Ben, third year
“I’ve tried a lot to identify or create moments of clarity in which I realize — either organically or not — that I’m finally an adult. I don’t think that you truly know when you’ve grown up until you stop obsessing about the milestones in your life. I’m not there yet. My family lives in five different cities right now, and I’m the only one in Canada. Being somewhat separated from your family and not being able to see them more than a few times a year makes growing up a much more solitary experience.”
Emma, second year
“I don’t really feel fully like an adult. Sometimes I have adult moments, often in the grocery store when I put down something like Goldfish for something like whole wheat bread. I feel stuck in between though — adult enough to need to pay for hydro and decide my routine but young enough that it feels like I’m not ready to do either. I think there’s a misconception that being an adult means having it all under control. Technically, I’m 18, so that means I’m an adult. I [don’t] buy into that misconception because I would never classify myself as one. I know people who are 25 that don’t think of themselves as adults. I think it’s about having a modicum of control and responsibility — and maybe not being as scared as I am.”
Arika, second year
“I don’t even know if I can consider myself an adult yet… I know I’ve definitely matured over the years but I still do childish things occasionally. I’m kind… [of] in that stage where I’m not really a child but not fully an adult yet. I also don’t think I’m ready to embrace being an adult yet… Sometimes you just don’t [want to] grow up.
For me, being an adult means that I am ready to take full responsibility for my actions and live independently (and happily) on my own. Being an adult also means prioritizing what is best for myself and understanding that it is necessary to make sacrifices sometimes.”
Jamayca, second year
“I feel as though we put a lot of emphasis on attaining a certain career goal, or we all have individualistic values that are tied with the meaning of adulthood. You become an adult, you decide your career, you go to school for it — I feel like we sort of forget that people aren’t islands.
Everyone is connected… in the context of other people and in relationships with other people. I think that we forget that becoming an adult is learning how to live with other people.
In young adulthood, the emphasis is always on us: taking care of ourselves, going to school for ourselves to get a career… When we become an ‘adult’ and we start families… suddenly we are expected to care for other people. There is emphasis on embracing this generosity. We often forget about that piece.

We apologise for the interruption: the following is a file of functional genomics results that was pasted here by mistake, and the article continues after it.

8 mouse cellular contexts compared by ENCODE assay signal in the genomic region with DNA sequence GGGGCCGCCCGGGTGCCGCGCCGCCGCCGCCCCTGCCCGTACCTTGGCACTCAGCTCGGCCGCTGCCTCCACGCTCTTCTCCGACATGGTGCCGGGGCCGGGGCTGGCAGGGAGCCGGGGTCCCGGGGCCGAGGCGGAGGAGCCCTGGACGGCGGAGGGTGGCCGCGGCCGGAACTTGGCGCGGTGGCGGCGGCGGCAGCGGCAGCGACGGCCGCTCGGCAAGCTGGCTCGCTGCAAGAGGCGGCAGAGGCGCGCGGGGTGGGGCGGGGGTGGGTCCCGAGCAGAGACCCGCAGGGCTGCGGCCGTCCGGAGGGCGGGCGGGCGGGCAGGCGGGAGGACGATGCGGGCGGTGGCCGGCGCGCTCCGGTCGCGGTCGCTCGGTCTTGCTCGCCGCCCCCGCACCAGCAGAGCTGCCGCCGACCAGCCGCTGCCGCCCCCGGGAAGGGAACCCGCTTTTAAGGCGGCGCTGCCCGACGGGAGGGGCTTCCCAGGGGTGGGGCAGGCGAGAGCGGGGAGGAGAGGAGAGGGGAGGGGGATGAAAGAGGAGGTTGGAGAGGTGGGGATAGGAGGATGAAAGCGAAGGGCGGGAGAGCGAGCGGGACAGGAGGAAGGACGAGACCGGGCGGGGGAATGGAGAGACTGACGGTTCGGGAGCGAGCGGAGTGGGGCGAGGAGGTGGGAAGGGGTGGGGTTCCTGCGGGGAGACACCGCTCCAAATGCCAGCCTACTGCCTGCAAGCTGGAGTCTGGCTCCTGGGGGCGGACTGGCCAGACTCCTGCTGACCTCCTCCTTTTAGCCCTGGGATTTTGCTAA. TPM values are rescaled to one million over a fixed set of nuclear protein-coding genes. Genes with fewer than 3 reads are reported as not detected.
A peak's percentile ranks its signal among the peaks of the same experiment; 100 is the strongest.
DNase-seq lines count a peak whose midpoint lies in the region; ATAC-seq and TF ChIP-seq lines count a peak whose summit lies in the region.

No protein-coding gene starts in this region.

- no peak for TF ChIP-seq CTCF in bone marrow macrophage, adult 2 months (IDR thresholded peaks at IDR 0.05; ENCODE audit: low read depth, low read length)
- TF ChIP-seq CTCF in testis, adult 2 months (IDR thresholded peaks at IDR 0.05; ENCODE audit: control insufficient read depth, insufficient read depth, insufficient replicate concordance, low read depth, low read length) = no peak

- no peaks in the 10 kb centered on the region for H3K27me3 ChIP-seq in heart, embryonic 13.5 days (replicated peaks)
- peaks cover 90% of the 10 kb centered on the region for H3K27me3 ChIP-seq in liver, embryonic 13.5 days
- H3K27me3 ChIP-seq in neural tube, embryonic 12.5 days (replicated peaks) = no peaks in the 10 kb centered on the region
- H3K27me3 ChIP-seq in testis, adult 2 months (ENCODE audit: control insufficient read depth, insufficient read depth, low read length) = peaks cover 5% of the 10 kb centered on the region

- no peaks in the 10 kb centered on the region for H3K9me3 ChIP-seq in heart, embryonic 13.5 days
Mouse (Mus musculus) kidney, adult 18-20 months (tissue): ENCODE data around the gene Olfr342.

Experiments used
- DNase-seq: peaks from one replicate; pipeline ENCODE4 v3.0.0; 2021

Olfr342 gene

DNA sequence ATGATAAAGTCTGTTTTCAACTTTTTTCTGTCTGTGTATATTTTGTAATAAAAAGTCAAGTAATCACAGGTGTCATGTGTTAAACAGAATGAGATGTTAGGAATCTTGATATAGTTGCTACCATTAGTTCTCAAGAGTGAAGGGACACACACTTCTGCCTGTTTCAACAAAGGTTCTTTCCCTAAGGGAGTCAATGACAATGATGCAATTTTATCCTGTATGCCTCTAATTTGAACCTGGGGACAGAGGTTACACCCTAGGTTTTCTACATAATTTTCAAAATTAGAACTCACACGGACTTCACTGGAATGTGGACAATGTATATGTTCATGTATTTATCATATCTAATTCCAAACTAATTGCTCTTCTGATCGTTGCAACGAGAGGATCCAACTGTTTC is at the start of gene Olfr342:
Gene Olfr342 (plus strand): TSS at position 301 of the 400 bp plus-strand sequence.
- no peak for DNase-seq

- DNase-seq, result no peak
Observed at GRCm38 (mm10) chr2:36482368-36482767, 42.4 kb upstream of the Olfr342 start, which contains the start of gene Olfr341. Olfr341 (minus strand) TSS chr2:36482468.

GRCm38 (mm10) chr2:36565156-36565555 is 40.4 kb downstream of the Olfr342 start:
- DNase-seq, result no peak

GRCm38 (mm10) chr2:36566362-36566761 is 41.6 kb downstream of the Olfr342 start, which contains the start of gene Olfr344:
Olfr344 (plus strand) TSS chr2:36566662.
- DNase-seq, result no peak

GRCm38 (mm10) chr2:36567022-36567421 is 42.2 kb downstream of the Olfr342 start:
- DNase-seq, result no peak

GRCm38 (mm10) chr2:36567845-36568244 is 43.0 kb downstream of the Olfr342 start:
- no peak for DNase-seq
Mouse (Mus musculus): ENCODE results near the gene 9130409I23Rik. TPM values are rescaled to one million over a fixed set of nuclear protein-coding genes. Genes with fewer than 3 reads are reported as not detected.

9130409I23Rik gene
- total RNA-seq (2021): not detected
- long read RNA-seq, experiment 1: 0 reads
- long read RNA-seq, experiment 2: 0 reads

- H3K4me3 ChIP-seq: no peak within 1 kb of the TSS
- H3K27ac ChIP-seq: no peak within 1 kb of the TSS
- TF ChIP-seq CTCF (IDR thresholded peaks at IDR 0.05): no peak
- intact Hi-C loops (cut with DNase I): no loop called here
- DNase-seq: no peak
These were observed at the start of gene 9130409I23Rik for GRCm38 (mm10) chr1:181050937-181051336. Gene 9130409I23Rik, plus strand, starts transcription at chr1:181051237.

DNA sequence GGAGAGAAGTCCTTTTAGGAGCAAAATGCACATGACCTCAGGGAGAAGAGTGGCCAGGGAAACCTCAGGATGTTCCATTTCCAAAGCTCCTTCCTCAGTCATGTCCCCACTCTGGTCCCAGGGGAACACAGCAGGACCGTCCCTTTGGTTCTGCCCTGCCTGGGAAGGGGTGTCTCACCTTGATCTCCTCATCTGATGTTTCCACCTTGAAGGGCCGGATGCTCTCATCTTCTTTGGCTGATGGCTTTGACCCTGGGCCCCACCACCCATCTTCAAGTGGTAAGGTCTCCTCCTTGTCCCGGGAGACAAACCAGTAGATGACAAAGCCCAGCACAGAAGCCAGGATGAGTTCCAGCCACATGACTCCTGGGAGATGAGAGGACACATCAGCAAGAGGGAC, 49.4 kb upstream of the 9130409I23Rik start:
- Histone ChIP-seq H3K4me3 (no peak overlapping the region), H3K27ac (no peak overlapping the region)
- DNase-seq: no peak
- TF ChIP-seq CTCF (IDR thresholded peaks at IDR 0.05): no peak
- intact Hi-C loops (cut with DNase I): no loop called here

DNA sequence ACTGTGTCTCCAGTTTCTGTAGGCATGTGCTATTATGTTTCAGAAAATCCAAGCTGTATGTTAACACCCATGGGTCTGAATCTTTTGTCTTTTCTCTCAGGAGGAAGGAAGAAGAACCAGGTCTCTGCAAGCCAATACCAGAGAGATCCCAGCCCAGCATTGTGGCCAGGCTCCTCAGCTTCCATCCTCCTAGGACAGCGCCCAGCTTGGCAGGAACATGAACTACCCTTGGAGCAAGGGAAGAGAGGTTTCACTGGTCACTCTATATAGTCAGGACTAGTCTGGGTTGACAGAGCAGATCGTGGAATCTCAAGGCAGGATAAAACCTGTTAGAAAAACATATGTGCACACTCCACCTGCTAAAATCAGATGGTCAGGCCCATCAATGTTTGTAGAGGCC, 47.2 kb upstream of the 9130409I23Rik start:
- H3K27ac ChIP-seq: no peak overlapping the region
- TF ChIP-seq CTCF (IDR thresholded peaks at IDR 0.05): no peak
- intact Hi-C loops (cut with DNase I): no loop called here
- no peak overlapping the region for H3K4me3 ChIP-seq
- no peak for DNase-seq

In my eyes, becoming an adult should emphasize a sense of community more, and we should use this time to practice being less selfish.”
“Walking into my first house party would have to be my quintessential teenage moment. To walk into this very large house and being told I could do whatever I want with it, it was a very tantalizing feeling. It’s different from adulthood – being a ‘young adult’. I think everyone’s quintessential teenage moment are moments where you ask yourself: how much freedom can I achieve? It allowed me unrivalled freedom to other ventures I had experienced before. The thing about adulthood is that you’re obligated to go out and do something with yourself.”
“I think that there are those awful teenage moments of high school that get defined in some terrifying way by cliché 80’s movies, like putting on your prom corsage or throwing your hat at graduation, but I guess for me the quintessential teenage moment is just any time you can think back to a point that you were young and life was relatively easy and the worries you had weren’t really worries at all. I guess also those milestones as a teenager where you came into your own element, like when you got to go out to the movies by yourself for the first time or driving your parent’s car or getting to go out to that party, but I don’t know if there’s any single particular moment. I think its whenever you were able to figure out a part of yourself as an independent individual.”